Most cases of cystic fibrosis in the UK are now identified through screening tests carried out early in life.
However, some babies, children and even young adults are identified later following unexplained illness.
Diagnosing cystic fibrosis
There are three main ways of diagnosing cystic fibrosis:
- newborn testing
- antenatal testing
- sweat testing
Babies are offered screening for cystic fibrosis at birth as part of the NHS newborn screening programme.
A small amount of the baby's blood is taken by a heel prick and transferred onto a card. The blood sample on the card is then analysed in the laboratory for cystic fibrosis and four other inherited conditions, including sickle cell anaemia.
If your baby is thought to have cystic fibrosis, you will usually be contacted before the baby is four weeks old.
The sooner cystic fibrosis is diagnosed, the sooner treatment can begin and the better the outlook.
For more information on the newborn screening programme, visit UK Newborn Screening Programme Centre.
A test can be done on a woman when she is pregnant to see if her unborn baby has cystic fibrosis. This can be carried out from 10 weeks of pregnancy.
The test uses chorionic villus sampling (CVS), where a fine needle is passed through the abdomen into the womb. Sometimes, a fine tube is passed through the vagina into the cervix (neck of the womb) instead. A tiny piece of the developing placenta, known as the chorionic tissue, is taken and the chromosomes in the cells of the tissue are examined for the faulty gene that causes cystic fibrosis.
Antenatal testing for cystic fibrosis is usually only offered to mothers who are thought to be at high risk of having a child with the disease, such as women with a family history of the condition. The tests need to be discussed on an individual basis with a genetic counsellor.
If someone has cystic fibrosis, their sweat will have higher levels of salt than normal. A parent may first notice their child's symptoms of cystic fibrosis when they kiss them, as their skin can taste salty.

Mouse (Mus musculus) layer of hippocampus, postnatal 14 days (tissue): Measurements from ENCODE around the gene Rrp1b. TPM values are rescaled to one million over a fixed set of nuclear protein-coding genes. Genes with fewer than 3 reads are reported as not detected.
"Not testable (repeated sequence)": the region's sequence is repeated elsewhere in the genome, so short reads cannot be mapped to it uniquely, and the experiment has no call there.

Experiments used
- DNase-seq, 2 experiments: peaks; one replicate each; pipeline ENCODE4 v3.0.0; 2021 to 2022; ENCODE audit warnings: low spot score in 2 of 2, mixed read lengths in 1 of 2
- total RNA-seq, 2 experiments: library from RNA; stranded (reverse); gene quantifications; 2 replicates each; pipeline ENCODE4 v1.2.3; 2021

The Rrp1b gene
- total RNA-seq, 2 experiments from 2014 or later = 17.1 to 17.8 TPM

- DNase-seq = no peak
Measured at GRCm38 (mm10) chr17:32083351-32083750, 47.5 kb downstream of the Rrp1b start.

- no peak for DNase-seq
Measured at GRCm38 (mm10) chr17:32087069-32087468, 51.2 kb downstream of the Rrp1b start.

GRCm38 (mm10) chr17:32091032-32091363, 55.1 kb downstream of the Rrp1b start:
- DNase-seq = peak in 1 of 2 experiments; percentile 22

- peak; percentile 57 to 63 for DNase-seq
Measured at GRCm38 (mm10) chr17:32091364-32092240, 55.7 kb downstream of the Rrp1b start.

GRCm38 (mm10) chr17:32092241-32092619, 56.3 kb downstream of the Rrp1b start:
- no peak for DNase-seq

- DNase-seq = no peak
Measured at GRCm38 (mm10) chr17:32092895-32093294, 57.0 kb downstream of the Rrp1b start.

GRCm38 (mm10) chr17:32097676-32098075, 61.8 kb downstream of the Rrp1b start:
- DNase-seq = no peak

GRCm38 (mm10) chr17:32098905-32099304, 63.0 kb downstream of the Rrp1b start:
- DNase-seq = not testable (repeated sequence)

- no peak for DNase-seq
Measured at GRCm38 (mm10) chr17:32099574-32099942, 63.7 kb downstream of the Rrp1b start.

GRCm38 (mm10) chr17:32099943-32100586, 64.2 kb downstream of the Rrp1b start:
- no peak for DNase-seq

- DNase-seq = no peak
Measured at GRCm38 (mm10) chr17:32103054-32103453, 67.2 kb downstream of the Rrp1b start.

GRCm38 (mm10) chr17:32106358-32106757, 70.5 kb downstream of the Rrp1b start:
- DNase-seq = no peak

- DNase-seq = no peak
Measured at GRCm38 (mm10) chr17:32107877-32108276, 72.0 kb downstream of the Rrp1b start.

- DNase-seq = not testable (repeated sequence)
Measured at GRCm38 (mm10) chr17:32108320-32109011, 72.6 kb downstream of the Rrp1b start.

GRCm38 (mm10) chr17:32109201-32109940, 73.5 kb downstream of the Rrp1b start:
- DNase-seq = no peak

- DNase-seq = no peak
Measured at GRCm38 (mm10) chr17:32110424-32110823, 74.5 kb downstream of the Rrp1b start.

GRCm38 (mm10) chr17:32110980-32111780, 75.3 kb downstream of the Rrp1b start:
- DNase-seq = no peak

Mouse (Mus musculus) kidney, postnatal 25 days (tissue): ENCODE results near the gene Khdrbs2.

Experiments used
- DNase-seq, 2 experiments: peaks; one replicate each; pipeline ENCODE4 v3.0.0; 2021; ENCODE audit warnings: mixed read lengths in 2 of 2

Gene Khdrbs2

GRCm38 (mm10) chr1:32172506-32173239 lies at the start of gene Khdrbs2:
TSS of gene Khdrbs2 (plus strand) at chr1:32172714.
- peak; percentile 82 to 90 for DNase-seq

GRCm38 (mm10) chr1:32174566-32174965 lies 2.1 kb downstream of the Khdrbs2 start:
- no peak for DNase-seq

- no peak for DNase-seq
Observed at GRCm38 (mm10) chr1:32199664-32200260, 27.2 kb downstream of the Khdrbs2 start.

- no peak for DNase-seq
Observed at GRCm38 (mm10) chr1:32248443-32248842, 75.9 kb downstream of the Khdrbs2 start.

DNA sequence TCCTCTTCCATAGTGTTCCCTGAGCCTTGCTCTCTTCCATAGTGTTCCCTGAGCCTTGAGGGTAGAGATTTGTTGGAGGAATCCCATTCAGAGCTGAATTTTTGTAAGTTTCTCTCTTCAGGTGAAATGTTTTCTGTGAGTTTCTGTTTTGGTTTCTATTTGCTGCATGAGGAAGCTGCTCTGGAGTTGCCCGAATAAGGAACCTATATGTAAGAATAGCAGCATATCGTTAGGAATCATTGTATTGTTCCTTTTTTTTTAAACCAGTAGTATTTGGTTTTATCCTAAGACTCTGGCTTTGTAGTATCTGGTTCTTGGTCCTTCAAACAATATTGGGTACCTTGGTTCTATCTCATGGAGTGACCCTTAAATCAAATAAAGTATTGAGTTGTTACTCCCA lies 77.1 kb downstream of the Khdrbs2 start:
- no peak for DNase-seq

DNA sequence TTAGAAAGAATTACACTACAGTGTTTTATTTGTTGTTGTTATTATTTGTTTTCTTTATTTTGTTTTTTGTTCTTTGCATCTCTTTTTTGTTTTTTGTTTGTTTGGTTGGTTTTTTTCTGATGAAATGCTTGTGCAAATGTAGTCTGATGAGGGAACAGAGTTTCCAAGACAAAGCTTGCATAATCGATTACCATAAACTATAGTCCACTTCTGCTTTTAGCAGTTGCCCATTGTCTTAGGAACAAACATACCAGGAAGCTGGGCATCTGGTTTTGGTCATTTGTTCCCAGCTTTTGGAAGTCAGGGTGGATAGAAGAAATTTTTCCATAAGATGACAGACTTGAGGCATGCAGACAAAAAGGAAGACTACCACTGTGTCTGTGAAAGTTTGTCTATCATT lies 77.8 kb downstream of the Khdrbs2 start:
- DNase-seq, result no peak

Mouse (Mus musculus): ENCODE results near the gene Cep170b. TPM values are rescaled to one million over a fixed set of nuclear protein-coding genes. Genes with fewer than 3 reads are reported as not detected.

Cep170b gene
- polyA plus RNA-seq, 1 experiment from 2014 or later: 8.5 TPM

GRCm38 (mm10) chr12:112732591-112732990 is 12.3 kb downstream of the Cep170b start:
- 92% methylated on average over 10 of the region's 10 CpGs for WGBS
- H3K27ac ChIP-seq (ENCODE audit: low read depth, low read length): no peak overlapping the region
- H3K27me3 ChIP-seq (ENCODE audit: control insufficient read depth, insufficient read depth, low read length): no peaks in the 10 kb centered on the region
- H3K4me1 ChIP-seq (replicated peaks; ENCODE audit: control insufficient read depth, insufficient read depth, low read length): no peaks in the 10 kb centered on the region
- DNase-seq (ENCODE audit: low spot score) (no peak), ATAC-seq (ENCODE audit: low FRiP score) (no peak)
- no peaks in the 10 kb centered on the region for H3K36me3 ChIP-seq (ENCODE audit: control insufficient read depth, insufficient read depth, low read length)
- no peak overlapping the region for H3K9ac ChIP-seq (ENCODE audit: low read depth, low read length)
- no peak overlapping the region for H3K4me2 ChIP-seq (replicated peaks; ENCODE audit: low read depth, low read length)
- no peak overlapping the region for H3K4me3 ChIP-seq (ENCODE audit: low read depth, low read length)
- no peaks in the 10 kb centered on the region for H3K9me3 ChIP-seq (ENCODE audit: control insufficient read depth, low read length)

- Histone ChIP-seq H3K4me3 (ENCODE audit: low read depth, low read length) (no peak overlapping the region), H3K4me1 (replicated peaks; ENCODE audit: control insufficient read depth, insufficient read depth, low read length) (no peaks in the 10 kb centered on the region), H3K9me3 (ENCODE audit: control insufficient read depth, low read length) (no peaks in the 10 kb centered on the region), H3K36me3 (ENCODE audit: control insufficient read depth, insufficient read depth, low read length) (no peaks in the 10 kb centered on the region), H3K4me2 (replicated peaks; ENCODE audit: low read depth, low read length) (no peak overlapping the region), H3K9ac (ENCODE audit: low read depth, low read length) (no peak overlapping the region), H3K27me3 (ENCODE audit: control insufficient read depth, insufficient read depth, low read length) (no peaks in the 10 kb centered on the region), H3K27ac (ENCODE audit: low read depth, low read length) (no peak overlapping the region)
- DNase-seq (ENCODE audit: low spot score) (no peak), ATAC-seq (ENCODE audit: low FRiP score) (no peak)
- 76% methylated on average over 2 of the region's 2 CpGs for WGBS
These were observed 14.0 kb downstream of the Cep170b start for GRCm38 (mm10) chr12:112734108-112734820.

A sweat test measures the amount of salt in sweat. It is usually done by applying a very weak and painless electric current to a small area of skin to which a harmless chemical has been applied. This causes that area of skin to sweat. A sample of the sweat is then collected and analysed. If the salt content in the sweat is abnormally high, this confirms cystic fibrosis.
A sweat test may be carried out if:
- newborn screening tests are abnormal
- a child is born with a serious bowel obstruction known as meconium ileus
- a child or adult has symptoms suggestive of cystic fibrosis
A genetic test checks for the faulty cystic fibrosis gene by analysing either a blood sample or a saliva sample taken from inside the cheek using a swab. It can be useful to confirm cystic fibrosis if a sweat test gives a borderline result.
It can also be useful to find out which members of a family are carriers of the cystic fibrosis gene.
There is a simple test that uses a mouthwash to identify whether a person is a carrier of the cystic fibrosis gene.
Swishing the mouthwash collects a sample of cells from the mouth. This sample is then sent to a laboratory and the cells it contains are checked for the faulty cystic fibrosis gene. The results will be discussed on an individual bases with a genetic counsellor, as the results may be misleading in some cases.
It is important to have this test if the person’s partner is a known carrier, or if someone in the family has cystic fibrosis or knows that they carry it.
Testing in later life
Older children and adults with cystic fibrosis require regular testing to check how well (or not) their lungs and digestive system are working.
Tests that can be used for this purpose are described below.
You will be asked to breathe into a machine called a spirometer.
The spirometer takes two measurements: the volume of air you can breathe out in one second (called the forced expiratory volume in one second or FEV1) and the total amount of air you breathe out (called the forced vital capacity or FVC).
You may be asked to do this a few times to get a consistent reading.
The readings are compared with normal measurements for your age, which can show if your airways are obstructed.
A chest X-ray can be a useful method for assessing the state of your lungs
Computerised tomography (CT) scan
In a CT scan, a series of X-rays are taken. These are then assembled by a computer into a more detailed ‘3D’ image of your lungs and digestive system.